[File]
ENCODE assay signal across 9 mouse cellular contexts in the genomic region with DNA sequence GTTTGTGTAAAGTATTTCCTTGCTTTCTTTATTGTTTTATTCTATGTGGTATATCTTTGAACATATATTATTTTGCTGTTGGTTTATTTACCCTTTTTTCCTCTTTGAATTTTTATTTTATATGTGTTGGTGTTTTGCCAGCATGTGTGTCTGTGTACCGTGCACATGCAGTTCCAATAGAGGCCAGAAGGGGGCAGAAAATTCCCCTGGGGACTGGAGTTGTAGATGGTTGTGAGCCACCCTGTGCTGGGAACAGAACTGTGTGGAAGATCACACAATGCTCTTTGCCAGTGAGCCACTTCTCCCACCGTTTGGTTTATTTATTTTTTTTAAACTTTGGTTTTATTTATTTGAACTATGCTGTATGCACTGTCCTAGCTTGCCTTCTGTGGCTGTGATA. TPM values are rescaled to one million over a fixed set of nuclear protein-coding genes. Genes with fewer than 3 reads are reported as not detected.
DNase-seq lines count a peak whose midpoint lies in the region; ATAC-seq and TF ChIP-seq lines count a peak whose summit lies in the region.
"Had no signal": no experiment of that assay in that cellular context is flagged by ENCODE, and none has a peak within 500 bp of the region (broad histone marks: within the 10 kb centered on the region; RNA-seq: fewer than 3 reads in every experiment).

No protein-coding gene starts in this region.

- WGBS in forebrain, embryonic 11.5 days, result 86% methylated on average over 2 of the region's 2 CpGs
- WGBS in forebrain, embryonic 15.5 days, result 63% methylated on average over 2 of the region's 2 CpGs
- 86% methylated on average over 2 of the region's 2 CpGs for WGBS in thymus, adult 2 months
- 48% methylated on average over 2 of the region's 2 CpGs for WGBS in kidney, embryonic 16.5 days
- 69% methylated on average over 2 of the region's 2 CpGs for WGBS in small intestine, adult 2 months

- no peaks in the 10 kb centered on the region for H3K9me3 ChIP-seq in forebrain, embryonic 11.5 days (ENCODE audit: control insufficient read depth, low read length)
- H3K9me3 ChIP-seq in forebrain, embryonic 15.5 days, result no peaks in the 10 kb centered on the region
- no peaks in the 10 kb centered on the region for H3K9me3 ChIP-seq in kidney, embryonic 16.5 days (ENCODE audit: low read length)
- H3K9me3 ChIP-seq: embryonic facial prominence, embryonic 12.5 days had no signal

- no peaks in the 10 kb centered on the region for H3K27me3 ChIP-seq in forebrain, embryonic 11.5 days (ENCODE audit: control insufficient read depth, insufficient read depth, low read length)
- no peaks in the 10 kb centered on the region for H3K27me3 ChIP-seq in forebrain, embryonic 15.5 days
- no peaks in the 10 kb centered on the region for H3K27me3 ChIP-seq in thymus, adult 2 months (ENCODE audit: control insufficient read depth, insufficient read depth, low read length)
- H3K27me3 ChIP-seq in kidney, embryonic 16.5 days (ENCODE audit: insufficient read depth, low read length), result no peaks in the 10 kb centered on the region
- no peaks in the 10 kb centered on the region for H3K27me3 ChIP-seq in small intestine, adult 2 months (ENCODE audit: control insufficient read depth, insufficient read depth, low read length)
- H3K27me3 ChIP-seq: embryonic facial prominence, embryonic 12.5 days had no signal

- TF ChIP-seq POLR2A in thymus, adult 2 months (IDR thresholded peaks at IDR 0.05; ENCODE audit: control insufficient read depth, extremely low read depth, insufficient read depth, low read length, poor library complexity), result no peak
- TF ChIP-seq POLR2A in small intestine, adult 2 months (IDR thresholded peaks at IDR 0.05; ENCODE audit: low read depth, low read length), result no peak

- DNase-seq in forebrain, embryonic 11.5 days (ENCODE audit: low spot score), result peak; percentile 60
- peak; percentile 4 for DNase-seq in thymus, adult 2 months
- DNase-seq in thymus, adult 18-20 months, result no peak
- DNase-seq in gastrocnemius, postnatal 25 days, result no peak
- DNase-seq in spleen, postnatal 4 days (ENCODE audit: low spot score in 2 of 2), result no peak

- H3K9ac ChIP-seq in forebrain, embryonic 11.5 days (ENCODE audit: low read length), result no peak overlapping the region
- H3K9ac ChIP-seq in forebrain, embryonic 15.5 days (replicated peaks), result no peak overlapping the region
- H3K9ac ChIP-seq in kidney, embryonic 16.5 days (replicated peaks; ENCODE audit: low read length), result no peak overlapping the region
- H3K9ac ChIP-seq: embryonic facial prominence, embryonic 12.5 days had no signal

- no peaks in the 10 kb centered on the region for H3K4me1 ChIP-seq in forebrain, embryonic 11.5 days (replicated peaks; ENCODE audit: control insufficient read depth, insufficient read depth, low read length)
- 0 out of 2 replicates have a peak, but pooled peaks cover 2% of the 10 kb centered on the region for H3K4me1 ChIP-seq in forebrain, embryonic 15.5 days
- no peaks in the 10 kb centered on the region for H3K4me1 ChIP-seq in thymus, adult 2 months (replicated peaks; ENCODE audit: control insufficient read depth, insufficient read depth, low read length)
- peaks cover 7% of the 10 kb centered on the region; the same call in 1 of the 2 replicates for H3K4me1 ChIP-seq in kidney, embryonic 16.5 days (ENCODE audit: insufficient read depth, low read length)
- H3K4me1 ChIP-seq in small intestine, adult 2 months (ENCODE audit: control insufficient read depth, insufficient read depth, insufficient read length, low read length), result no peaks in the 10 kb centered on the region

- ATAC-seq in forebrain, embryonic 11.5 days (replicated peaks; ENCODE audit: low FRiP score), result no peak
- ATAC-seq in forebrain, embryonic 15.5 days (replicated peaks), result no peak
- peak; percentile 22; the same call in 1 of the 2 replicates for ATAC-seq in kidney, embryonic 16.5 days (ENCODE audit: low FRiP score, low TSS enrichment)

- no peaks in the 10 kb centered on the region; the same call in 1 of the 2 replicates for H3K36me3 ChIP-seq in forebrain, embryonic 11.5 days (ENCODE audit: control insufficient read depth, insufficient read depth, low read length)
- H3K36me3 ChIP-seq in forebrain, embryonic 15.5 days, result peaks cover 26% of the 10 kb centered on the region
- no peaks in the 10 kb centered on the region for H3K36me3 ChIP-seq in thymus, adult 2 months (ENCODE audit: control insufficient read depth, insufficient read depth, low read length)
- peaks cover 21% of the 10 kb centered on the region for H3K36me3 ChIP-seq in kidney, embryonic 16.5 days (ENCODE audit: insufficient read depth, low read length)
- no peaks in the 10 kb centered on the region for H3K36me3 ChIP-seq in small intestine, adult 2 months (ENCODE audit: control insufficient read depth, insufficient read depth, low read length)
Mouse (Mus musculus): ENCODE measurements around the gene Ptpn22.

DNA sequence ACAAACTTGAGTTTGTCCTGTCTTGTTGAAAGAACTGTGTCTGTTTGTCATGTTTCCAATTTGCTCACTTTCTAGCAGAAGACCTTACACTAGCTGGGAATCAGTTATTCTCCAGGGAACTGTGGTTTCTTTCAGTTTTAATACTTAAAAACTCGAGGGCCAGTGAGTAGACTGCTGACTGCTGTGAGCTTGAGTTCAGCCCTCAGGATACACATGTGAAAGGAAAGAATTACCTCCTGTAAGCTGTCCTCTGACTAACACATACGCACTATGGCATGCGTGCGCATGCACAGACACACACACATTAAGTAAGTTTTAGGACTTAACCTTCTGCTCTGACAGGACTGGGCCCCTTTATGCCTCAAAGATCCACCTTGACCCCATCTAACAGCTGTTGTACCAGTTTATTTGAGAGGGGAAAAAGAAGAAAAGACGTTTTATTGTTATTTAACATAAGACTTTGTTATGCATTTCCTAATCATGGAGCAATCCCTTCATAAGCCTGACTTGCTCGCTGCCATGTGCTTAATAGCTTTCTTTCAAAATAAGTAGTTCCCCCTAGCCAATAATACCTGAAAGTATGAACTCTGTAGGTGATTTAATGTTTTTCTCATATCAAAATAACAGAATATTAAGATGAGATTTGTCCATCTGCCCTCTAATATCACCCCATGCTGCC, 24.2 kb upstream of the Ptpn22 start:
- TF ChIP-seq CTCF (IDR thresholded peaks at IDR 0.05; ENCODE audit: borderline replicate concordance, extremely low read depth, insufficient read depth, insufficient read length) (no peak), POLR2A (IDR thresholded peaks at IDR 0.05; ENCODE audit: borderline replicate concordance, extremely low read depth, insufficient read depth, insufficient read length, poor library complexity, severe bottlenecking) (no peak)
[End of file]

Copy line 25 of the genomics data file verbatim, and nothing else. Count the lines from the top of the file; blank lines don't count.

- DNase-seq in gastrocnemius, postnatal 25 days, result no peak